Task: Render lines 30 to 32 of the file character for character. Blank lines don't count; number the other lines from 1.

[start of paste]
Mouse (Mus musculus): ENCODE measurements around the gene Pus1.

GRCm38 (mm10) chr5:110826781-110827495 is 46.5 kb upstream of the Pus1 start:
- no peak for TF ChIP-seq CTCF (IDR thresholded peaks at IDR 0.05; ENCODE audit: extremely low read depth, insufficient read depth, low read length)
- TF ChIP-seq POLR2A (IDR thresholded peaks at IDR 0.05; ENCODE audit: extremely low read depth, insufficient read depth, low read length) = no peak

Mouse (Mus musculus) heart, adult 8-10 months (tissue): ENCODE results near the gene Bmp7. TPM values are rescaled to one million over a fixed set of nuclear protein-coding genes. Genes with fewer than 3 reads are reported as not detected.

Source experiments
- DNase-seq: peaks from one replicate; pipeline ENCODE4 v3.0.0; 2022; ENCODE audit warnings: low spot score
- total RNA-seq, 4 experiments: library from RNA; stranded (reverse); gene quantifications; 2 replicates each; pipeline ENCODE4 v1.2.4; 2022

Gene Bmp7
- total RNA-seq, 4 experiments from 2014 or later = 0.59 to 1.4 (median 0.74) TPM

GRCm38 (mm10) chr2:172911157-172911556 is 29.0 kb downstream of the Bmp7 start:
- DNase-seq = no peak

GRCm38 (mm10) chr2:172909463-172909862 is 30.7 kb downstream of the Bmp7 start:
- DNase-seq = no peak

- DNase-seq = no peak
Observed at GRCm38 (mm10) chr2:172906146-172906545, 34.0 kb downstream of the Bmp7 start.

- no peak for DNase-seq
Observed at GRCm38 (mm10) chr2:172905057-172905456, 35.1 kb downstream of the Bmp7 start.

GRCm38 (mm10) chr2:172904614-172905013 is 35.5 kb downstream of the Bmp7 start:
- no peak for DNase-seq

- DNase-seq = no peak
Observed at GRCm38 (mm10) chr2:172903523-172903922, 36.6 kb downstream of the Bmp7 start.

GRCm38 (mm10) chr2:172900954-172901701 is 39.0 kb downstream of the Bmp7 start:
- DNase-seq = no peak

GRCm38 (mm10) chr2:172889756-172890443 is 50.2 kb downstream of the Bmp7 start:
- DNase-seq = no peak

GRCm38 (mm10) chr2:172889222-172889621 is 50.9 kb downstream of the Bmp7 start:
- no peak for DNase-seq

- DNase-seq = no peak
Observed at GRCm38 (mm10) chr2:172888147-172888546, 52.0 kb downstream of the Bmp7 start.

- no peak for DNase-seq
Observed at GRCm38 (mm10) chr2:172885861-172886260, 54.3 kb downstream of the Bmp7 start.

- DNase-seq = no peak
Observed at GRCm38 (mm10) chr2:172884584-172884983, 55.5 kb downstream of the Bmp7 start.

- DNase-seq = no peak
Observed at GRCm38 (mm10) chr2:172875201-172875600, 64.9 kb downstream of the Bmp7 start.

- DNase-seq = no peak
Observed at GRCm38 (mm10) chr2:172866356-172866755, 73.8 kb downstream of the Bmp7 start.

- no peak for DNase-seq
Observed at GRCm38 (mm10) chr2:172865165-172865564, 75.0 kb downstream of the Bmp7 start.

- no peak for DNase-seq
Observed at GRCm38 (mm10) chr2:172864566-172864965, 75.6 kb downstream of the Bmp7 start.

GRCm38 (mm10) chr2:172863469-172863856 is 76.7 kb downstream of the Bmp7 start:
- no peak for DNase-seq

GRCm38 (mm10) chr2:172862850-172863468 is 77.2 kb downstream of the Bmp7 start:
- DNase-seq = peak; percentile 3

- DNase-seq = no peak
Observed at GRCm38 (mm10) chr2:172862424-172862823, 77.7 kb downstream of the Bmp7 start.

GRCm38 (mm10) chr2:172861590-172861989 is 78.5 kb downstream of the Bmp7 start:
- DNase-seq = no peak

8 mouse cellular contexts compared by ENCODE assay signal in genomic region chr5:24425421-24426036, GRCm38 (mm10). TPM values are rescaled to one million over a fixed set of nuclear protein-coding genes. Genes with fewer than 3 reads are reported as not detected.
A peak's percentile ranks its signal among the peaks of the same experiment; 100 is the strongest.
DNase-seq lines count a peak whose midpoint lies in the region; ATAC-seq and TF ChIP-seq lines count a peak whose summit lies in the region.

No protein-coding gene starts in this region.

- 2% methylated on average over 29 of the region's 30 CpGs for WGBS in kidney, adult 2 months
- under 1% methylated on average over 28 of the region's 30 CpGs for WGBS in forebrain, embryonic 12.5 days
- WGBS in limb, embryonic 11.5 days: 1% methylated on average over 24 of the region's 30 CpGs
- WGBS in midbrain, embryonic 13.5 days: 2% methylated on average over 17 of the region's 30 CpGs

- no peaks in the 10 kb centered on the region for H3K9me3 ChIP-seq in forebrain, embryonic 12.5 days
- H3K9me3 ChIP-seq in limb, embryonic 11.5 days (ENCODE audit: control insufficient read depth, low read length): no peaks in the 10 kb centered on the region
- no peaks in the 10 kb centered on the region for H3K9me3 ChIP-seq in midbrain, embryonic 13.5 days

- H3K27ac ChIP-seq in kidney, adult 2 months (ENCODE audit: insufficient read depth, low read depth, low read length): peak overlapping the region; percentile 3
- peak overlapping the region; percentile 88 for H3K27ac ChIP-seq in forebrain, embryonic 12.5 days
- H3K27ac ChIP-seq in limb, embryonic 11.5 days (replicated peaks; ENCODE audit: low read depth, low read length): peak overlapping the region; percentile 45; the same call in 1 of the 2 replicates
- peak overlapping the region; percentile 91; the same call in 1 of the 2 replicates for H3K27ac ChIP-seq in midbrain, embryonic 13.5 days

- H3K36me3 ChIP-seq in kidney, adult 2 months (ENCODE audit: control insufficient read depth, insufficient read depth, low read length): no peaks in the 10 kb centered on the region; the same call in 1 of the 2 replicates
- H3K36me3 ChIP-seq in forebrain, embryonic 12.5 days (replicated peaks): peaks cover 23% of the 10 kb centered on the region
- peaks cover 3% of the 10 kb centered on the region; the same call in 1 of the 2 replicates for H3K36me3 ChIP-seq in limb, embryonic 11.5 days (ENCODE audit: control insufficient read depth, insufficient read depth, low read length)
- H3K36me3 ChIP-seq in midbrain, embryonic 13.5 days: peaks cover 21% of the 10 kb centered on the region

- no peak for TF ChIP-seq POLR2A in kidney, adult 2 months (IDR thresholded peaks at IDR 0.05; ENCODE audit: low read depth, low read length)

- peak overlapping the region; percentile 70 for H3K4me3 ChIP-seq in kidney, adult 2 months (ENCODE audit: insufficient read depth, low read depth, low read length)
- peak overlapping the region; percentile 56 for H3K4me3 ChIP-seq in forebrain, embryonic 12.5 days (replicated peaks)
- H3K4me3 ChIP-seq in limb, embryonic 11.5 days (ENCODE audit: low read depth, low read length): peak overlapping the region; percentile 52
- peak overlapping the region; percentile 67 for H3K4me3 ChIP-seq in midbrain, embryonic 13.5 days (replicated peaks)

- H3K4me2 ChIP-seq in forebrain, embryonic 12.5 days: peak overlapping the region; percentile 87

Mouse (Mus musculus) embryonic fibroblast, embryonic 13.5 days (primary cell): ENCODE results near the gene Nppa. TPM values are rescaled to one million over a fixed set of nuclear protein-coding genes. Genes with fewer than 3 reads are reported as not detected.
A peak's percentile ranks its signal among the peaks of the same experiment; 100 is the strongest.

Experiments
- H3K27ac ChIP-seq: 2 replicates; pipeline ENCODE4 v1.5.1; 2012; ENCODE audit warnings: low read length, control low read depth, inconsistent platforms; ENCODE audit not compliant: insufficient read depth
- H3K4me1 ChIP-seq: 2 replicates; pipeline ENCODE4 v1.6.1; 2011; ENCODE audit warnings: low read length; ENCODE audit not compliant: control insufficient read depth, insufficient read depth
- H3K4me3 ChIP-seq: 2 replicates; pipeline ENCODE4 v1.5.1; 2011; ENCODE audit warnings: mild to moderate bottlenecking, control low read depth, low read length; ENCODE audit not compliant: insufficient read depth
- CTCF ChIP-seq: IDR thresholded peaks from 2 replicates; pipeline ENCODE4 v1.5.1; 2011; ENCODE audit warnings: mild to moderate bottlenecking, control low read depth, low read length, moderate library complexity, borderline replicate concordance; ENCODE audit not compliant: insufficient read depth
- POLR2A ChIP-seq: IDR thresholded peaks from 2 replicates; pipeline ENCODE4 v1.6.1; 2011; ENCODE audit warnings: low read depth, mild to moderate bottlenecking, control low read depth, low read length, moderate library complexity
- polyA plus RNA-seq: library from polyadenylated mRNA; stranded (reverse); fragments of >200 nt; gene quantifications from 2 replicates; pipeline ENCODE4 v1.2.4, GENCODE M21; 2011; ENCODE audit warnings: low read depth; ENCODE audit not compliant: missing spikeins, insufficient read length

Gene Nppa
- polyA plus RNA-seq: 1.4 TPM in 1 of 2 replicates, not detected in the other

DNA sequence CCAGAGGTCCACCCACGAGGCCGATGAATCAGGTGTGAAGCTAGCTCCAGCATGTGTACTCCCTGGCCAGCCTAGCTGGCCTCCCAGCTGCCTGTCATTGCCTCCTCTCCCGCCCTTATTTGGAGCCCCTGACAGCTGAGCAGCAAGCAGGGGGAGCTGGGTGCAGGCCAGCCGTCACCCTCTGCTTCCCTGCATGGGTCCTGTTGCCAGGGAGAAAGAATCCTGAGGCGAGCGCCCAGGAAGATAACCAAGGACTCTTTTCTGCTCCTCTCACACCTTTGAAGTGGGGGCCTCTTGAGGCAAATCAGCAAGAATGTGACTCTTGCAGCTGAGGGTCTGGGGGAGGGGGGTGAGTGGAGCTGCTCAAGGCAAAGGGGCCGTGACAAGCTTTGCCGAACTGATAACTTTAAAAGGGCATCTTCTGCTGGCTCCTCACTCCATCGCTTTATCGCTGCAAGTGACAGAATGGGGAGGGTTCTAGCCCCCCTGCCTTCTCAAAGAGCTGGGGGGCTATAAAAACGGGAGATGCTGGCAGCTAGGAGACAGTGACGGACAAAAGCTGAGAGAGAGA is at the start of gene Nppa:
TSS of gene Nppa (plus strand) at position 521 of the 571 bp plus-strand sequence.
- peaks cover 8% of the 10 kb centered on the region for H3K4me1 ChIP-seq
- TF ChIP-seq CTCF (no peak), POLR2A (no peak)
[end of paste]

Observed at GRCm38 (mm10) chr2:172888147-172888546, 52.0 kb downstream of the Bmp7 start.

- no peak for DNase-seq
Observed at GRCm38 (mm10) chr2:172885861-172886260, 54.3 kb downstream of the Bmp7 start.